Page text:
Detectives are continuing to work closely with the prosecutor’s office, and they are confident that formal charges would be filed in the coming weeks, Cochran said.

“As with all investigations of this magnitude, we strive to ensure a thorough and complete investigation,” he said.

Multiple 911 calls

Online court records show no other criminal cases or citations for Baker outside of speeding tickets. Despite this, Baker and Lewis had become known to Franklin police over the last year, according to police reports obtained by the Daily Journal.


Franklin police have responded to at least seven calls involving Baker and Lewis since 2016, some at the Woodfield Boulevard home, while others took place at a different address. Not all of the calls involved domestic disturbances, and only one ultimately resulted in criminal charges.

The Daily Journal normally does not name the victims of domestic battery incidents but is doing so in the interest of the public for this particular situation.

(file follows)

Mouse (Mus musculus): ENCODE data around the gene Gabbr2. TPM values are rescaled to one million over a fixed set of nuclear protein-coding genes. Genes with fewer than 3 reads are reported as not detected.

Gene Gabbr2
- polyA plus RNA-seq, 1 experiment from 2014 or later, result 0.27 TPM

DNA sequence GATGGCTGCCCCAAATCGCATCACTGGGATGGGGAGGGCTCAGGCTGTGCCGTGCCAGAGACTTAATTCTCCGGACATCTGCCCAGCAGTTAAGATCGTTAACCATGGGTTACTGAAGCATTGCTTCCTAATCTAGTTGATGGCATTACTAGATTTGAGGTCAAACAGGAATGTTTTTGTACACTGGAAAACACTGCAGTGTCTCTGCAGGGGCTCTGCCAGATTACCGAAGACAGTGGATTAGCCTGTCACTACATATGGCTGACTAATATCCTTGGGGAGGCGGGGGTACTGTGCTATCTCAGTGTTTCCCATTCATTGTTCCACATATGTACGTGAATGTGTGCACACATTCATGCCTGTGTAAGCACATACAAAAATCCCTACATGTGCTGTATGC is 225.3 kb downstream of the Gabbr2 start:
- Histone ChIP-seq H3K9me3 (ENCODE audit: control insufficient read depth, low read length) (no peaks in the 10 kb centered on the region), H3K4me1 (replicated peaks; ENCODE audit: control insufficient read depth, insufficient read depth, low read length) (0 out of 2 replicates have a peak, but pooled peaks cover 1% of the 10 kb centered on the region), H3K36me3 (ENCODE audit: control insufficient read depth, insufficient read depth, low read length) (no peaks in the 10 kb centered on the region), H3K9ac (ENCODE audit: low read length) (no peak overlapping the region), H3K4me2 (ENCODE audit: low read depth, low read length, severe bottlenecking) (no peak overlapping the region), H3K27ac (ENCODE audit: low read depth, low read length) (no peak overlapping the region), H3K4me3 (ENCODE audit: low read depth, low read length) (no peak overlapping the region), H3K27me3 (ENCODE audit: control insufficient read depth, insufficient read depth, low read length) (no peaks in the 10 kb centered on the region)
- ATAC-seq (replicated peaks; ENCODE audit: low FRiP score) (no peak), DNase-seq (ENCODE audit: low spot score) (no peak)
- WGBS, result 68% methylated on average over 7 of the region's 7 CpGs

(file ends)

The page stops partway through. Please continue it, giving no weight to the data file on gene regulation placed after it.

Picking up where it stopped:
In some of the calls dating back to 2016 and 2018, Baker claimed he was assaulted by relatives of his and Lewis’. Lewis was assaulted in one incident involving multiple relatives, but Baker did not assault her, according to the reports.

The first reported incident of Baker allegedly assaulting Lewis was in October 2021. Lewis had visible injuries and told police Baker had been both “physically and mentally abusive” for over 20 years. She also said the abuse was increasing in frequency, according to the Oct. 26, 2021 police report.

In that report, the two had reportedly gotten into an argument because Baker was drunk and making accusations against her. Responding officers encouraged Lewis to seek help and told her about local resources, the report says.

Police were unable to speak to Baker, who had already left the home, and charges were ultimately not filed for this incident.

Police were called to the home again in early January for another domestic battery report. It resulted in Baker being charged with strangulation, a Level 6 felony, and domestic battery, a misdemeanor. Court documents say the two had an argument that ended in Baker hitting Lewis 75 times and choking her to the point that she nearly passed out.

At the time, Lewis told family members about the incident and they alerted the police. One caller said Baker had “beat the s——” out of her and said they believed Baker was a “suicide by cop” risk, according to court documents filed on Jan. 28.